A Thanksgiving Message

Grace and peace to you all on this Thanksgiving Day! 

Did you know that Thanksgiving wasn't declared a national holiday until 1863, during the height of the Civil War, when President Abraham Lincoln issued a proclamation that it be celebrated on the final Thursday of November? 

This would be changed by President Franklin D. Roosevelt in 1939 when he moved the holiday up a week during the Great Depression in order to boost retail sales.  Eventually, after a lot of pressure, he moved it to the fourth Thursday in November in 1941. 

Funny--back then people were actually outraged that the holiday would be used as a precursor to shopping.  Alas. 

As I was reading through Lincoln's original proclamation for the celebration of Thanksgiving, I found the following plea that he made to all Americans (Northerners and Southerners alike), imploring them to ask God: 

 “...commend to his tender care all those who have become widows, orphans, mourners or sufferers in the lamentable civil strife” and to “heal the wounds of the nation.”

There's a message in Lincoln's words for us almost 160 years after he wrote them.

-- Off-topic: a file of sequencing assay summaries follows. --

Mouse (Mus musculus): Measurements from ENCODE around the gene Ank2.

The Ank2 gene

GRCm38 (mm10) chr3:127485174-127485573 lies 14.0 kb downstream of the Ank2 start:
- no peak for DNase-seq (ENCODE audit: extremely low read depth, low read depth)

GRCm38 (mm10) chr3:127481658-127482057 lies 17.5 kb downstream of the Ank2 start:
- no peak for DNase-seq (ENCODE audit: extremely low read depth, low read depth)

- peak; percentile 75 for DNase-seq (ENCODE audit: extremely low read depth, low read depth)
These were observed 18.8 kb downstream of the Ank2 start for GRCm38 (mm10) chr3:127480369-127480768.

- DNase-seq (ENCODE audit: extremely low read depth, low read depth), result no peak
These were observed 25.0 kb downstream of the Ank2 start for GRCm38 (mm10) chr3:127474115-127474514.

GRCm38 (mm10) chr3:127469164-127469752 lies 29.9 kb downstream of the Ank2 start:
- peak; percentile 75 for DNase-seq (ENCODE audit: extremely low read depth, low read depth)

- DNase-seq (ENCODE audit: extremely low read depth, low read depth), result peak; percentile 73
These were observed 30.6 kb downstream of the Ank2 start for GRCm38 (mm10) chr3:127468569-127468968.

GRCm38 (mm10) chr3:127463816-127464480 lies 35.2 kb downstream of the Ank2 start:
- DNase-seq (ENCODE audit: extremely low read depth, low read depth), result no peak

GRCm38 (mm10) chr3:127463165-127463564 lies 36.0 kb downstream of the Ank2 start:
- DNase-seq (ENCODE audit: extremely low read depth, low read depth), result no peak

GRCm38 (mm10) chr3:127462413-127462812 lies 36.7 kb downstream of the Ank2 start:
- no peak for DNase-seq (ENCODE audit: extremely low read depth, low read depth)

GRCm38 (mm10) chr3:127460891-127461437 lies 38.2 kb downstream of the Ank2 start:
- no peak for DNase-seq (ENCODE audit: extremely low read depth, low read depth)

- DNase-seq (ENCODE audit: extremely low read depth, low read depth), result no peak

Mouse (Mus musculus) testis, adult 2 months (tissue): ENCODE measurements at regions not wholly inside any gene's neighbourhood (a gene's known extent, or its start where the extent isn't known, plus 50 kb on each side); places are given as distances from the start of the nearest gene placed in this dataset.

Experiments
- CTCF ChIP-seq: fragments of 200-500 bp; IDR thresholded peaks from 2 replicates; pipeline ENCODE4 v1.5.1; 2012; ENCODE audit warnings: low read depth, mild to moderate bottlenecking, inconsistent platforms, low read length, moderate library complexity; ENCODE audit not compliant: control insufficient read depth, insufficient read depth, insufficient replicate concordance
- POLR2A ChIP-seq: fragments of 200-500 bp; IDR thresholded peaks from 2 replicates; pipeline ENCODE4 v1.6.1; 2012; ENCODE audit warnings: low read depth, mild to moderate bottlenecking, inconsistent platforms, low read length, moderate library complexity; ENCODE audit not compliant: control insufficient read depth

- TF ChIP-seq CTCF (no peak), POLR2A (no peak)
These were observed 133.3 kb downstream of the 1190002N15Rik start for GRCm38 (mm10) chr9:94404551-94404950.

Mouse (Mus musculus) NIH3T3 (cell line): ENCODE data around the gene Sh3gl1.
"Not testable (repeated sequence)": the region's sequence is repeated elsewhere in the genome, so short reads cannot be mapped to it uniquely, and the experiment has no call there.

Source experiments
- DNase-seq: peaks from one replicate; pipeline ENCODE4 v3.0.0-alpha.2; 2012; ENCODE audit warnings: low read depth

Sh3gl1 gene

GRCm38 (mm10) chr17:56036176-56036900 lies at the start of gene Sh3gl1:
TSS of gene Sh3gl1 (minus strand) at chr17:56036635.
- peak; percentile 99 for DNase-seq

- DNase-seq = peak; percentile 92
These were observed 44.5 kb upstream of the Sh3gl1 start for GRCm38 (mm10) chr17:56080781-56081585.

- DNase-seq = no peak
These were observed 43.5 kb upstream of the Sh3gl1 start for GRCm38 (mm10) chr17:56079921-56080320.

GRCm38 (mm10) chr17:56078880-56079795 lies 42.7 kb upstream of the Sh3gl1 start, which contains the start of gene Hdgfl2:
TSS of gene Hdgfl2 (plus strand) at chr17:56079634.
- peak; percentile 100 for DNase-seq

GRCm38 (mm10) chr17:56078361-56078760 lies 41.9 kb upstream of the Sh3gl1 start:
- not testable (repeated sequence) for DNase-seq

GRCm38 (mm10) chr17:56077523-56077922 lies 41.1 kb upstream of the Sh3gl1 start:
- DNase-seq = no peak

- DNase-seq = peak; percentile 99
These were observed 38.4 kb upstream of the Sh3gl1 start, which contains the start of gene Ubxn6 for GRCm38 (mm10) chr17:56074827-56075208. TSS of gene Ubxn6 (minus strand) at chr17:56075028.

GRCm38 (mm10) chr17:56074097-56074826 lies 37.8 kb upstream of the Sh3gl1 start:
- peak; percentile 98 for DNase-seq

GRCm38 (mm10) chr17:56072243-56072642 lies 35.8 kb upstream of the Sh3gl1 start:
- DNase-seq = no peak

Our nation is divided, and some might say we are at war with ourselves.  A global pandemic has left far too many "widows, orphans, mourners, and sufferers." The wounds of our country need to be healed. 

And yet, despite everything, the spirit of Lincoln's proclamation was that every American take the time to gather with friends and family, find space for peace, and return thanks to God for all of the good in their lives.  

Now more than ever we need to embrace the spirit with which today's holiday was created.  Lincoln meant it as a day for healing and restoration, a re-centering on God as the giver of every good gift. 

I also understand that there are many of our First Nation/Native American siblings who are grieved with the actual history connected to Thanksgiving, and I acknowledge that, too.  

This is why I think we should reframe this day a bit.  Let it be a day when we make a deal with our relatives not to argue about politics or the pandemic.  Take the time instead to share all of the things that we are grateful for together.  

Let it be a day when we also are mindful that in our plenty we often can overlook those who are in want, and we need to have the mind of Christ toward all people, regardless of who they are. 

Let it be a day when we find ways to laugh, love, and live with friends and family, making up for all the time we've spent alone or apart.  

Let it be a day when we are filled with gratitude for the presence of God in our lives no matter what might be going on in the world around us.  May we discover new paths to healing and wholeness and even (dare I say it) unity with one another. 

Happy Thanksgiving, friends.  May the grace and peace of our Lord Jesus Christ be with you now and always. Amen.  


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